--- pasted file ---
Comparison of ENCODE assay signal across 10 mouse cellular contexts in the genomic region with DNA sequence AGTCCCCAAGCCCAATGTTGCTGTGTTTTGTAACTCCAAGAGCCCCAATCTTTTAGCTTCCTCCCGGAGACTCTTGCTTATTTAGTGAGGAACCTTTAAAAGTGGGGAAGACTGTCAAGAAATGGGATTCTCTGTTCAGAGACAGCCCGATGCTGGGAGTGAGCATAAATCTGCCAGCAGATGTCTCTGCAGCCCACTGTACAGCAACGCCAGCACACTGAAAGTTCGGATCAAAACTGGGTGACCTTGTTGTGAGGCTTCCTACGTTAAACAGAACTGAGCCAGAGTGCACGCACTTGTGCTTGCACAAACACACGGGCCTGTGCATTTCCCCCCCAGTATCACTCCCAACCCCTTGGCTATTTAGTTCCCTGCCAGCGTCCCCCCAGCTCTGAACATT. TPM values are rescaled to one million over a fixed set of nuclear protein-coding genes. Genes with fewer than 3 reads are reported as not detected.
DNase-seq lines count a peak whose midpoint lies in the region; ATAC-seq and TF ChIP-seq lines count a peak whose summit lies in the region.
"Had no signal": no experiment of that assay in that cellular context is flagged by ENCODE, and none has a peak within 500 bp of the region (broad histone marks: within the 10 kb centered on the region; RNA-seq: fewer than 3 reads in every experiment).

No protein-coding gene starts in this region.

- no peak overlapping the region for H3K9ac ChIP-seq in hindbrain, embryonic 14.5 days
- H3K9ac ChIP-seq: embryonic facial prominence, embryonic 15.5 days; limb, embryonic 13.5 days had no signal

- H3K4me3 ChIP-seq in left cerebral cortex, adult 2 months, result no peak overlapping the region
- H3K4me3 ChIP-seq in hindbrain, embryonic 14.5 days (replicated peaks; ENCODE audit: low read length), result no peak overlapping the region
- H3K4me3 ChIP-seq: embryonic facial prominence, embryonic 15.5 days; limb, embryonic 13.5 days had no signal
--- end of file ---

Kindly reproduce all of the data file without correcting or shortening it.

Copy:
Comparison of ENCODE assay signal across 10 mouse cellular contexts in the genomic region with DNA sequence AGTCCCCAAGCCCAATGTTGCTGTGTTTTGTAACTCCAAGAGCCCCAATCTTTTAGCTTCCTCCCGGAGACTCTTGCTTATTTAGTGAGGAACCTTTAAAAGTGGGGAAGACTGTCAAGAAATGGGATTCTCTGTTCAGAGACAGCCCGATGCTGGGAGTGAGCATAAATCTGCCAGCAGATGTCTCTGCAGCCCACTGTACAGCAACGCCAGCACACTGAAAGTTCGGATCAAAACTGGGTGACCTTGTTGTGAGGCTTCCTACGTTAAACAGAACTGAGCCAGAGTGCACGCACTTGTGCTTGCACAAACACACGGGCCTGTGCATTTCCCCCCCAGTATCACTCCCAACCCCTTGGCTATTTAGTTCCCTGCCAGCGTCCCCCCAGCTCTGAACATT. TPM values are rescaled to one million over a fixed set of nuclear protein-coding genes. Genes with fewer than 3 reads are reported as not detected.
DNase-seq lines count a peak whose midpoint lies in the region; ATAC-seq and TF ChIP-seq lines count a peak whose summit lies in the region.
"Had no signal": no experiment of that assay in that cellular context is flagged by ENCODE, and none has a peak within 500 bp of the region (broad histone marks: within the 10 kb centered on the region; RNA-seq: fewer than 3 reads in every experiment).

No protein-coding gene starts in this region.

- no peak overlapping the region for H3K9ac ChIP-seq in hindbrain, embryonic 14.5 days
- H3K9ac ChIP-seq: embryonic facial prominence, embryonic 15.5 days; limb, embryonic 13.5 days had no signal

- H3K4me3 ChIP-seq in left cerebral cortex, adult 2 months, result no peak overlapping the region
- H3K4me3 ChIP-seq in hindbrain, embryonic 14.5 days (replicated peaks; ENCODE audit: low read length), result no peak overlapping the region
- H3K4me3 ChIP-seq: embryonic facial prominence, embryonic 15.5 days; limb, embryonic 13.5 days had no signal